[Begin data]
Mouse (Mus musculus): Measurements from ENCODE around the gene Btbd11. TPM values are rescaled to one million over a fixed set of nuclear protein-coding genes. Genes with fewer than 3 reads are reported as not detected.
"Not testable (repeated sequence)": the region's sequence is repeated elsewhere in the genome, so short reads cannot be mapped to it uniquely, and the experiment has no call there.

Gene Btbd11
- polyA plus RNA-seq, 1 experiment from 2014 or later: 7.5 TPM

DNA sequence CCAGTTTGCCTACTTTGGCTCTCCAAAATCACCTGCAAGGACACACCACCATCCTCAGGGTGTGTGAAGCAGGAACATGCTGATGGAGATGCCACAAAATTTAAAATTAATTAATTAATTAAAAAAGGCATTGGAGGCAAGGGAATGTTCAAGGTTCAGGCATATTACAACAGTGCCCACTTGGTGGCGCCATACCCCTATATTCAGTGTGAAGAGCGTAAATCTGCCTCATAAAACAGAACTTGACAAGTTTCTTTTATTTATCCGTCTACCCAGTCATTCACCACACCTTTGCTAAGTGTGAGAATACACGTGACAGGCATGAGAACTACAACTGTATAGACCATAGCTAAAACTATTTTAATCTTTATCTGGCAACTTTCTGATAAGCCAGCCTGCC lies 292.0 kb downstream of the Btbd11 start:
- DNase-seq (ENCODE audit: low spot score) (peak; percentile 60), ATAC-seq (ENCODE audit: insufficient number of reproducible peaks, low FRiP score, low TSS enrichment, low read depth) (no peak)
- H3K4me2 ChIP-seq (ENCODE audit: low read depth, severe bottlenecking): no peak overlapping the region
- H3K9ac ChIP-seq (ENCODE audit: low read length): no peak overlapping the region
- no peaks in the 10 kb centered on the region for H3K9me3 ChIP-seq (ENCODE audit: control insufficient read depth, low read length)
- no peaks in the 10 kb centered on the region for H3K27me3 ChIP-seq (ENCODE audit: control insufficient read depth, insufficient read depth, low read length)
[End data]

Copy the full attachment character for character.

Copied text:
Mouse (Mus musculus): Measurements from ENCODE around the gene Btbd11. TPM values are rescaled to one million over a fixed set of nuclear protein-coding genes. Genes with fewer than 3 reads are reported as not detected.
"Not testable (repeated sequence)": the region's sequence is repeated elsewhere in the genome, so short reads cannot be mapped to it uniquely, and the experiment has no call there.

Gene Btbd11
- polyA plus RNA-seq, 1 experiment from 2014 or later: 7.5 TPM

DNA sequence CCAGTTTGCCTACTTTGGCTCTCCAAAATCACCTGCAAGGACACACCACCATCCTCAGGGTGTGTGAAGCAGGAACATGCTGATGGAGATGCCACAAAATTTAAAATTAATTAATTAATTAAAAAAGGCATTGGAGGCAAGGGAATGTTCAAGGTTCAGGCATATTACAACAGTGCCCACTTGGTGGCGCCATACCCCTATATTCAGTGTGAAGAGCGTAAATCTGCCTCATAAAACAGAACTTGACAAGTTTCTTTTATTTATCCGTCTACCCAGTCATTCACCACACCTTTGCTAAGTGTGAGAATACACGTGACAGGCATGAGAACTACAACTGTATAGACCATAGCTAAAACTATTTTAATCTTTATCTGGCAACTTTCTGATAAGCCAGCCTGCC lies 292.0 kb downstream of the Btbd11 start:
- DNase-seq (ENCODE audit: low spot score) (peak; percentile 60), ATAC-seq (ENCODE audit: insufficient number of reproducible peaks, low FRiP score, low TSS enrichment, low read depth) (no peak)
- H3K4me2 ChIP-seq (ENCODE audit: low read depth, severe bottlenecking): no peak overlapping the region
- H3K9ac ChIP-seq (ENCODE audit: low read length): no peak overlapping the region
- no peaks in the 10 kb centered on the region for H3K9me3 ChIP-seq (ENCODE audit: control insufficient read depth, low read length)
- no peaks in the 10 kb centered on the region for H3K27me3 ChIP-seq (ENCODE audit: control insufficient read depth, insufficient read depth, low read length)